Cost Of Living In North Dakota (Taxes, Housing & More)
Thinking of moving to North Dakota? The state might have a bad reputation as cold with nothing to do, but that couldn’t be further from the truth. There are many excellent places to live and work in North Dakota, and if you love the outdoors, this is truly a hidden gem of a state.
Bordering Canada, Montana, South Dakota, and Minneapolis, the entire state has a population of just 762,062 people total. A huge part of the economy revolves around the natural resources that the state has to offer, with oil extraction playing a big part in it. Believe it or not, North Dakota has the second-lowest unemployment rate in the entire nation – only the state of Hawaii has a lower one!
With a cost of living index of 89.9 for the state, North Dakota is considered cheaper than the average state to live and work in. Thinking about making the leap? Be sure you’re informed – there is a lot to consider before making the move!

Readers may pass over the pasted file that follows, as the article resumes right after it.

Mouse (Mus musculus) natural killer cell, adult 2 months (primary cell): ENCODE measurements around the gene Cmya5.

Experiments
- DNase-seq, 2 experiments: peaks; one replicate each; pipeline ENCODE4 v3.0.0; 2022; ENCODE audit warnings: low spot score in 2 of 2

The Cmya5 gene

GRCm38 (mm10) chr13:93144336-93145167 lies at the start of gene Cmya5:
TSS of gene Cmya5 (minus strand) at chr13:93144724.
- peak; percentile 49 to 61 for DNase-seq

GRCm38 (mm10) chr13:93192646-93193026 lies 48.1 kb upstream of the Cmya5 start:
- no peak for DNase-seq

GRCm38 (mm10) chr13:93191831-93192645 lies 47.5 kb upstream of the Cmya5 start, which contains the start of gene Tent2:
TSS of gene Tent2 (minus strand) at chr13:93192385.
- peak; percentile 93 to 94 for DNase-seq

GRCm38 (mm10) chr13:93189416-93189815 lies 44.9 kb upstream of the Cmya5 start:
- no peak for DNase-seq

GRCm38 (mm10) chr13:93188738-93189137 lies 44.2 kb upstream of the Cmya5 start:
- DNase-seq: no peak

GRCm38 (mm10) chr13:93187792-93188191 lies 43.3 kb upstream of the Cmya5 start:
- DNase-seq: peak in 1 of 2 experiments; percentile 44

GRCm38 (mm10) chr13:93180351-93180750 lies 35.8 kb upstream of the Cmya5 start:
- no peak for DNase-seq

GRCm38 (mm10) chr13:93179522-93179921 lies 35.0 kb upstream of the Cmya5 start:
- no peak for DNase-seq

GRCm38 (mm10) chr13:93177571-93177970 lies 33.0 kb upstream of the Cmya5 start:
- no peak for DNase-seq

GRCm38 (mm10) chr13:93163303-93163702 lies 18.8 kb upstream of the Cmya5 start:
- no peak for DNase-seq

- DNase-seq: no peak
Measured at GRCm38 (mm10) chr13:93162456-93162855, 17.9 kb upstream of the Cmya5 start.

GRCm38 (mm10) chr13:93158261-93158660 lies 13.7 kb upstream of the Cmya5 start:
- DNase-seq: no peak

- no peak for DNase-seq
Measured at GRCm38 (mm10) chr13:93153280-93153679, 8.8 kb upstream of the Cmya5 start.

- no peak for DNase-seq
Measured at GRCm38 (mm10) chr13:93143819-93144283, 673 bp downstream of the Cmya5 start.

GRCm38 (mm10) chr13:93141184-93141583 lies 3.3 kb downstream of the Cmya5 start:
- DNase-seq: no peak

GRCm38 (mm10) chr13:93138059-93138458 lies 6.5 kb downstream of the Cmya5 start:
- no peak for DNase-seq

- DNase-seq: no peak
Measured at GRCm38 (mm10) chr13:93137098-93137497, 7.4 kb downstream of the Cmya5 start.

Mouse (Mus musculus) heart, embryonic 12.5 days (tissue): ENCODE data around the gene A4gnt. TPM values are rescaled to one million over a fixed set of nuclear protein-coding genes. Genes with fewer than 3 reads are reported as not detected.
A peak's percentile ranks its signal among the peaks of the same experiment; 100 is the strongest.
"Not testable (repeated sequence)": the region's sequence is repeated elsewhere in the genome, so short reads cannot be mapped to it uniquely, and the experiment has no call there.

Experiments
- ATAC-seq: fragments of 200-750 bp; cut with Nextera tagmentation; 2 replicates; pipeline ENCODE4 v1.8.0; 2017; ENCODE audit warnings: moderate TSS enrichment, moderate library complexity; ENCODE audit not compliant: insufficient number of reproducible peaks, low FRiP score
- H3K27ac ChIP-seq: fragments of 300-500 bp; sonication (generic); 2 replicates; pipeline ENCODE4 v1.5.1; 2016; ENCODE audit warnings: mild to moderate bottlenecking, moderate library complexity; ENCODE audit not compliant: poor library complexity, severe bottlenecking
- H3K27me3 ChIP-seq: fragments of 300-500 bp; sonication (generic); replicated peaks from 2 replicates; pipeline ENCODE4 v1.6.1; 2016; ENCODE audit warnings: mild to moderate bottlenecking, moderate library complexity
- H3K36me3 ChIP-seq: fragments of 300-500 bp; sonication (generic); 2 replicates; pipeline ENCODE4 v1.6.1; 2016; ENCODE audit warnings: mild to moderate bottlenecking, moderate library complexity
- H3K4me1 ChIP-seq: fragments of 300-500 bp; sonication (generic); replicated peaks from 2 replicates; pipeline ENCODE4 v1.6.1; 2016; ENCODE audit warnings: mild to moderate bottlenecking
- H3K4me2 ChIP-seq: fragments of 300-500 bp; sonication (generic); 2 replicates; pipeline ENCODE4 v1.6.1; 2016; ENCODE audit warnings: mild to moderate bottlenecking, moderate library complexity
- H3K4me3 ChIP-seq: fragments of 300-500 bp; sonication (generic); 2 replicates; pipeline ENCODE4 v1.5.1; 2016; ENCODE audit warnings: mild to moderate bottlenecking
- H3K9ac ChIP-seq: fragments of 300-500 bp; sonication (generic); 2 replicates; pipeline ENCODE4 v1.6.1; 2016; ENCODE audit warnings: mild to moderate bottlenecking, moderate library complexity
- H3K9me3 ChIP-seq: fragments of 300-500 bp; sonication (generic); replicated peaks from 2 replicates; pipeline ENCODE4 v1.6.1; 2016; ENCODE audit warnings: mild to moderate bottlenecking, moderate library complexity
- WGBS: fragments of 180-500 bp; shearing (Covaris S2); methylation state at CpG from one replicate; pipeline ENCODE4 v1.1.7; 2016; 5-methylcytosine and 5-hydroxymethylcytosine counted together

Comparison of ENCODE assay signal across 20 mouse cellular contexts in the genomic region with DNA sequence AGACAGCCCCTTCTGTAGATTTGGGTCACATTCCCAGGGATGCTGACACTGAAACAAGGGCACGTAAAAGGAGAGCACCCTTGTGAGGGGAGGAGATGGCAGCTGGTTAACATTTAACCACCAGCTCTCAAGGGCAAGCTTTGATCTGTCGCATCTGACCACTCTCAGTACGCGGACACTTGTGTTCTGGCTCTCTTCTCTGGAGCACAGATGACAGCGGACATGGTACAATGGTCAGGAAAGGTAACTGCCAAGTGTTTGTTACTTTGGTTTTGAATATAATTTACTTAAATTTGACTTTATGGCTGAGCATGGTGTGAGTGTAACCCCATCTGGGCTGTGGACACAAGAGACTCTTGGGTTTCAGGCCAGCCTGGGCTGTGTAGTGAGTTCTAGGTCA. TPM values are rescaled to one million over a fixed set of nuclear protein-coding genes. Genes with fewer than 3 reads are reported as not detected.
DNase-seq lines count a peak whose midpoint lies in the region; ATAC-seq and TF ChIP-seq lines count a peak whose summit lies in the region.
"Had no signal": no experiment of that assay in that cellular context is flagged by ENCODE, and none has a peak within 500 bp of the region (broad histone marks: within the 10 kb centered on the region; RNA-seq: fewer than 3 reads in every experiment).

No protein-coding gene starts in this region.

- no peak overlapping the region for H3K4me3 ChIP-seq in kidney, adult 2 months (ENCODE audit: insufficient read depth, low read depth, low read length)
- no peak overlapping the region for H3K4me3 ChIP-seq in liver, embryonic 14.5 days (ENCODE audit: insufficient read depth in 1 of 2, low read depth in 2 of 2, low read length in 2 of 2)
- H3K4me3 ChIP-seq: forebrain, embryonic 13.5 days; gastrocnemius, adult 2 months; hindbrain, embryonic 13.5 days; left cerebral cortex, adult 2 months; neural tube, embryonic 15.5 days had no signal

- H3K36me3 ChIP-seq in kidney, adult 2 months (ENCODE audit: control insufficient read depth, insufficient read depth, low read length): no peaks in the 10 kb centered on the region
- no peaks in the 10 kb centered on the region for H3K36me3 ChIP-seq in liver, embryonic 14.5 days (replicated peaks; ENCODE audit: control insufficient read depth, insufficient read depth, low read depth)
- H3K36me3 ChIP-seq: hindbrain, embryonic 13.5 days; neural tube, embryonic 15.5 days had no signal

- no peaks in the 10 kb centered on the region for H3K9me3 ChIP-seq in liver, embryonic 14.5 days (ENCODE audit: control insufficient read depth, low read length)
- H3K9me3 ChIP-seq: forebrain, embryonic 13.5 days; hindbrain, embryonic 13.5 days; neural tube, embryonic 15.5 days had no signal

Housing Costs in North Dakota
Median Home Value in North Dakota, Compared
|Location||Median House Value||Homeownership Rate|
The housing cost of living index in the state of North Dakota is 88.5, making it cheaper than the rest of the United States. This is clearly noted with the median home value being over $100,000 less than the national average. Because of this, moving and working in North Dakota is very attractive to those who wish to own their own piece of land.
Median home prices ultimately come down to the specific city and county that you live in a particular state, and this holds true for North Dakota. That said, the table below displays some of the major cities in North Dakota along with their applicable median home prices:
|City||Median Home Value|
Median Home Prices in North Dakota
|Home Value Range||Percentage of Homes|
|$818,000 and Above||1.4%|
It’s hard to believe that 10% of the homes in North Dakota are under $54,000, but it’s true! Housing is very reasonable within the state, and if you have the desire to buy a fixer-upper and make it your own, you can get a home for even cheaper.
24.6% of homes in the state were built after 1999. 40% were built between 1970 and 1999, and 22.2% of homes were built between 1940 and 1969. A surprising 13.2% of homes were built before 1939.